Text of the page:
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Is Your Employer Provided Auto Creating a Tax Problem for You?

By Stacie Clifford Kitts, CPA

Do you have an employer provided automobile? If so, here are some things to know.

The law provides that the personal use of an employer-provided automobile represents additional compensation to an employee. This compensation is also known as a taxable fringe benefit.

Many employees are surprised to learn that when you use a business vehicle to commute to and from work or for any other personal use, you are generating additional taxable income that will be included on your W2.

No, sorry you did not get an unexpected raise. This portion of our tax code is just another example of how nothing in life is free. Not even an innocent trip to the park, or maybe that parent teacher conference – at least not if you got there in the company car.

Anyway, since this additional income along with the appropriate payroll taxes is determined annually by your employer, it is important that you carefully document your business versus personal use of the vehicle. After all, there is no need to pay more tax than is necessary. At a minimum, you should maintain a daily log that shows the miles you have driven, the business purpose for your trip, and where you were going.

You may also want to discuss the need for additional income tax withholding with your CPA or qualified tax preparer to make sure there are no tax surprises during tax filing time.

Now, the calculation of the income element for your visit to that parent teacher conference or other personal trips can be based on a couple of methods. Your employer may choose any one of the following to calculate your taxable personal use:

Cents-Per-Mile Rule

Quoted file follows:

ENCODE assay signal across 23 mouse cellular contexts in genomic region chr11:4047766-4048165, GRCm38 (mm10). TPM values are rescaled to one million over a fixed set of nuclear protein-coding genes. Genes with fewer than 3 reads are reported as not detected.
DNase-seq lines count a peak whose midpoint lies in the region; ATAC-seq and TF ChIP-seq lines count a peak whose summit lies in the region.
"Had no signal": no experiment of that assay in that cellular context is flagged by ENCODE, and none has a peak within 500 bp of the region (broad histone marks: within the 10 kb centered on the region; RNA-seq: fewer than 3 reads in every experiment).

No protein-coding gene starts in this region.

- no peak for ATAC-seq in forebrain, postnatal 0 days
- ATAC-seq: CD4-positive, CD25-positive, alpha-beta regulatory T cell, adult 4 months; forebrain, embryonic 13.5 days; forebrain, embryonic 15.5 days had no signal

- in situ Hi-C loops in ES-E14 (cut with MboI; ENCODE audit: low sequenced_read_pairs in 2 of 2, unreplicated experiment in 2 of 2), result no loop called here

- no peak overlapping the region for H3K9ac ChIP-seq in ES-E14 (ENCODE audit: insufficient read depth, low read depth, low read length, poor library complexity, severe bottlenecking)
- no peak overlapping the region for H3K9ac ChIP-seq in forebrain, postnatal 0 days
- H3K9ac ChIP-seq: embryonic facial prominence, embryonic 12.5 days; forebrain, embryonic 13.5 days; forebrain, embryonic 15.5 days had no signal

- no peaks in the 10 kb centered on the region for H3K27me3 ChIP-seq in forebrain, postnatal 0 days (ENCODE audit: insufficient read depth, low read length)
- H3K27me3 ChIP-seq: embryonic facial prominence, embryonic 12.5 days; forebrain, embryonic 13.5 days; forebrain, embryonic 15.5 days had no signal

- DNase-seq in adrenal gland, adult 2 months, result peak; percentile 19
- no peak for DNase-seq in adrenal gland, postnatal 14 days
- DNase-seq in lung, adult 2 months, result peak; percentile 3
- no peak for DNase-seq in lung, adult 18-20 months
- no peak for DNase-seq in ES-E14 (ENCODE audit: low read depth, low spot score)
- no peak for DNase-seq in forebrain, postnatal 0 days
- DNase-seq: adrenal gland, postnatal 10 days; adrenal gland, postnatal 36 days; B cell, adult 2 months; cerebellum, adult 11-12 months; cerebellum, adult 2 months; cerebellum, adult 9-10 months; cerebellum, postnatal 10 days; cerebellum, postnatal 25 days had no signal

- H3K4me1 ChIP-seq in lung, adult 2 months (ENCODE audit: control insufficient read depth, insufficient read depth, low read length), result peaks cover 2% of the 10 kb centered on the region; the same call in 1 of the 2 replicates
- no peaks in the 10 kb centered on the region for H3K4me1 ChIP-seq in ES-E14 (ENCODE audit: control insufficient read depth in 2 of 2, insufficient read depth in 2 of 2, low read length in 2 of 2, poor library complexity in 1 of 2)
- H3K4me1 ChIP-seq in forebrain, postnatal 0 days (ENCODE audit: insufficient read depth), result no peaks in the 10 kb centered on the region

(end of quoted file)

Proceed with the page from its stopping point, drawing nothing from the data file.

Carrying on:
Your employer will multiply the total miles you used the vehicle for personal use by the standard mileage rate.
In order to use this method certain requirements must be met. You can check out the details of this method in Publication 15-B Employer’s Tax Guide to Fringe Benefits.

Lease Value Rule
If your employer uses this method, your employer will determine the percentage of personal use by dividing the total miles driven by the amount of personal miles driven. The resulting personal use percentage will then be multiplied by the vehicles “lease value.” The IRS provides the Annual Lease Value table that will be used in this calculation. Additional calculation information can be found at Publication 15-B.

Commuting Rule
If your employer provides a vehicle for the purposes of commuting such as a commuter vanpool, the taxable benefit is calculated by “multiplying each one-way commute by $1.50.”

One final note for S corporation shareholders who receive a W2 and who have a company vehicle, if at any time during the year you owned more than 2% of the outstanding stock of your S-Corp you are treated like a partner and not an employee in regards to the application of these rules. Check with your CPA or tax preparer for more information.

Guidance – Proposed Reg Exclusion From Gross Income Amounts Received on Account of Personal Physical Injuries

REG-127270-06 contains proposed regulations relating to the exclusion from gross income for amounts received on account of personal physical injuries or physical sickness. The proposed regulations reflect amendments under the Small Business Job Protection Act of 1996. The proposed regulations also delete the requirement that to qualify for exclusion from gross income, damages received from a legal suit, action, or settlement agreement must be based upon “tort or tort type rights.” The proposed regulations affect taxpayers receiving damages on account of personal physical injuries or physical sickness and taxpayers paying these damages.

Guidance – Rev Proc 2009-39 re automatic consent for changes in accounting method

Revenue Procedure 2009-39 amplifies, clarifies, and modifies Rev. Proc. 2008-52, which provides procedures for taxpayers to obtain automatic consent for the changes in method of accounting described in its APPENDIX. This revenue procedure also clarifies and modifies Rev. Proc. 97-27, as amplified and modified by Rev. Proc. 2002-19, as amplified and clarified by Rev. Proc. 2002-54, and as modified by Rev. Proc. 2007-67, which provides the general procedures for obtaining non-automatic consent for changes in method of accounting.
Revenue Procedure 2009-39 will be in IRB 2009-38, dated September 21, 2009.

Is it a Hobby or a Business?

From the IRS summer tax series. I really love these tips.

Summer is a time many Americans take their fishing poles and gardening tools out of storage. Hobbies – such as woodworking, stamp collecting and scrapbooking – are often done for pleasure, but can result in a profit.